“When you read this passage the first time through, you probably read this as hyperbole, a little bit of an overstatement, like really, we are just supposed to give thanks a lot, pray a lot, and rejoice a lot. But Paul means do it all the time, live an entirely new way of life; respond first with joy and thanksgiving.
“I think we have a tendency to undercount our prayers. We only think about something as a prayer if it starts with ‘Lord God’ and ends with ‘Amen.’ Or we only think about something as a prayer if we are thinking upward as we say it; if it’s explicitly a prayer.
“There is much more to prayer than that. You don’t have to point upward to make something a prayer. Prayer is when we talk to God, right? God isn’t like Siri or Alexa, waiting for us to activate them. God is always listening. The way that we live our life is the most important prayer. Every action we take is part of a lifelong conversation with God. Our life is one long prayer.
“We can embrace life as a prayer, living our life with complete joy because every moment of our lives we are in the presence of God– when we are walking down the street there is joy because God is with us.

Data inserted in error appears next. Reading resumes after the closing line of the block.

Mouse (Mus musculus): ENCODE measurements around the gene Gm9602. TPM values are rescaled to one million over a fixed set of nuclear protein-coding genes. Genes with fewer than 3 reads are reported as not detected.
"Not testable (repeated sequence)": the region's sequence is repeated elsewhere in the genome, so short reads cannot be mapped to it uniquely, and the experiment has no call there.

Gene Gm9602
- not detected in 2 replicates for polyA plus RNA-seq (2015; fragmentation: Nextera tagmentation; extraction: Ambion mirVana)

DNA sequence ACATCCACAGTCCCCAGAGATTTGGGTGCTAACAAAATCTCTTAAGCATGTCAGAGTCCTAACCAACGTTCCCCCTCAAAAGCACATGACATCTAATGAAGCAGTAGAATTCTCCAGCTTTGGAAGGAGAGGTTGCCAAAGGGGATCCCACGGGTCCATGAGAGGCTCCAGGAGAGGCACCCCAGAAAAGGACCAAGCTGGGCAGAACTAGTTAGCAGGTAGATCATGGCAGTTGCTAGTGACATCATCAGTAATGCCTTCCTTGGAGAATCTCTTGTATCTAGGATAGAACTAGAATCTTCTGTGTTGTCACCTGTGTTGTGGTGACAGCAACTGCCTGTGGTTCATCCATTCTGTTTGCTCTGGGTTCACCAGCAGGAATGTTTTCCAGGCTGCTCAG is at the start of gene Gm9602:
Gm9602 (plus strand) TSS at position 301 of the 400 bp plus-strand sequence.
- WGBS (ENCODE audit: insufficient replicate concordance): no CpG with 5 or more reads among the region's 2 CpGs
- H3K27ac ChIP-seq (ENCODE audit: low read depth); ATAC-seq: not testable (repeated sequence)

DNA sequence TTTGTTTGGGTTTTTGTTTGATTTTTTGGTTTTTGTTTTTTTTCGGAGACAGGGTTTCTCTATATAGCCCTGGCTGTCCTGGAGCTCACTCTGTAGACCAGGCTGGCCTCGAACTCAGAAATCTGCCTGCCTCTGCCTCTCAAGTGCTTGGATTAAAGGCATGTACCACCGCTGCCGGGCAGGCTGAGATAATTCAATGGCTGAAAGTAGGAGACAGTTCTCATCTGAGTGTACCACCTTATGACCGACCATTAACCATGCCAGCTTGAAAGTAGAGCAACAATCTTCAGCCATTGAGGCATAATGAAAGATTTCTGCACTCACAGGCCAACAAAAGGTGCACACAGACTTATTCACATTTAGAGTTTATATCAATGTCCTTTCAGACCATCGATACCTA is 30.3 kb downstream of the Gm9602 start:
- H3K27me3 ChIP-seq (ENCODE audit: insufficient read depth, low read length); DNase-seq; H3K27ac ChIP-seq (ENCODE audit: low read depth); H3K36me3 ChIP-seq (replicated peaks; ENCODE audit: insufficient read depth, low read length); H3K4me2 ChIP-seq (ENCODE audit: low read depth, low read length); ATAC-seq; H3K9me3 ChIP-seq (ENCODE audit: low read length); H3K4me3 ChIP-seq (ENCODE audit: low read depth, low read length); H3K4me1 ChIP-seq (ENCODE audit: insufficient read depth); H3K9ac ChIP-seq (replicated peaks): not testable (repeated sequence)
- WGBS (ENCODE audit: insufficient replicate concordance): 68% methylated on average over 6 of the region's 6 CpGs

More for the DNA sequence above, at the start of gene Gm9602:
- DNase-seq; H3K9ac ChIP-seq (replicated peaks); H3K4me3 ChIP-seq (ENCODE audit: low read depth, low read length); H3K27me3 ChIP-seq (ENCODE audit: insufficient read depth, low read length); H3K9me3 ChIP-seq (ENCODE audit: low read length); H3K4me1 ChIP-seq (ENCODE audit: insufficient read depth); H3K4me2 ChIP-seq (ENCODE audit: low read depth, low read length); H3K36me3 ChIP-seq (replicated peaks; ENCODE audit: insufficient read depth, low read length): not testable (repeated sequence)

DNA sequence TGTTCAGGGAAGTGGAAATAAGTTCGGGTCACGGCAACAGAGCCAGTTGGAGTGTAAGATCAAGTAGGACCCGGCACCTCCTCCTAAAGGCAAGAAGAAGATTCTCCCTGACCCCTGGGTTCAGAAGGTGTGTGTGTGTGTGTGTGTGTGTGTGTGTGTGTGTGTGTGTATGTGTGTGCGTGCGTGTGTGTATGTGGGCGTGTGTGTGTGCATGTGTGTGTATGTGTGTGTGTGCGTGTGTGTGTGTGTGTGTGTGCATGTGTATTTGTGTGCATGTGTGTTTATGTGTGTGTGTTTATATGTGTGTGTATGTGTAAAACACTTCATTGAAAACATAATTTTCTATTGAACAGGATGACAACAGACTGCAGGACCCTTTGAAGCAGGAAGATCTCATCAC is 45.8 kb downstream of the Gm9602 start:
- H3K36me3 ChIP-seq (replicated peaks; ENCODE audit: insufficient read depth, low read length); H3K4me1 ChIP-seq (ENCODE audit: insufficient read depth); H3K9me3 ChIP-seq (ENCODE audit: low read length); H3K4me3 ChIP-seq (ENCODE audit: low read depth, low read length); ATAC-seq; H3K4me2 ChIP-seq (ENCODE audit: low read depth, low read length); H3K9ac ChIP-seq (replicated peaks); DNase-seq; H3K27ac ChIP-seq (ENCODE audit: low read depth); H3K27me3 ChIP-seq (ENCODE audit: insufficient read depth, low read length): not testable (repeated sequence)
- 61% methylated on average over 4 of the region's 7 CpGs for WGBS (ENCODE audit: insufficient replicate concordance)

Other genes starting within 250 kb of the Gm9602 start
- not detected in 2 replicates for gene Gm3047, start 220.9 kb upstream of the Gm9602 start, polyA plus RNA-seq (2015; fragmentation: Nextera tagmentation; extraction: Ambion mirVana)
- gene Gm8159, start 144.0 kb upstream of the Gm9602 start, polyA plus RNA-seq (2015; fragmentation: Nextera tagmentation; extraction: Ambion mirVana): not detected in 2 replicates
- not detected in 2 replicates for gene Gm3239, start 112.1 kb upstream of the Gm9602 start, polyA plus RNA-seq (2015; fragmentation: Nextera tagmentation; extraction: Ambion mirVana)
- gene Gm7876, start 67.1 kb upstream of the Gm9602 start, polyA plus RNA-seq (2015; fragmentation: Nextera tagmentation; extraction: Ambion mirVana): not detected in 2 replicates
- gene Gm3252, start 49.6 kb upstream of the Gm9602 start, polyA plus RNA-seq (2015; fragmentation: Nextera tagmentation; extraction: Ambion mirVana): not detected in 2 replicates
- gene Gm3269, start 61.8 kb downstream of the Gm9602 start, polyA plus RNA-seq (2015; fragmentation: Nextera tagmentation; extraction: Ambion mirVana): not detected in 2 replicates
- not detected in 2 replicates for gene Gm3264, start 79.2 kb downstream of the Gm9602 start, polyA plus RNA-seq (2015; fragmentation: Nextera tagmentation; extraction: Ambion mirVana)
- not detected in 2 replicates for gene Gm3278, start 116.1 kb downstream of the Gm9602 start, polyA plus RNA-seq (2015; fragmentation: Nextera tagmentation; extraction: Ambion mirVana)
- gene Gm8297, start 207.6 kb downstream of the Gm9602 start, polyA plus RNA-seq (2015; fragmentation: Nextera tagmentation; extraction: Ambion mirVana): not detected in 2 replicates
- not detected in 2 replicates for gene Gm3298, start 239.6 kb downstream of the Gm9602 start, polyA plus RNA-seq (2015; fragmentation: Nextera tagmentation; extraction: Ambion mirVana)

“If we, like Paul, are in prison, then we are in prison with God. If we are being executed, even there, God is with us. Who more so, since Jesus himself was executed, killed on a cross?
“God’s desire for us is not that we are simply happy all the time. Paul isn’t trying to say that we should just ignore all the miserable parts of life in favor of putting on a fake smile. Instead, Paul is reminding us that in all times, God is not as far away as we might picture. Even when we can’t imagine how God is close, God is always right there– not looking over your shoulder like a school principal, but near like a loving parent, who is never far away. It’s like when you were a child–you fell off the swings and Mom was there before you even realized that you had to cry. That’s what God is like. God is there, comforting us, before we have even begun to shed tears.
“We typically only notice God in the highs and lows of life. But as Paul says, God’s hope for us in Christ Jesus is that we are always aware of God’s presence. Aware with thanksgiving, aware as a prayer, aware and rejoicing that God is there always, without ceasing, and in all circumstances.”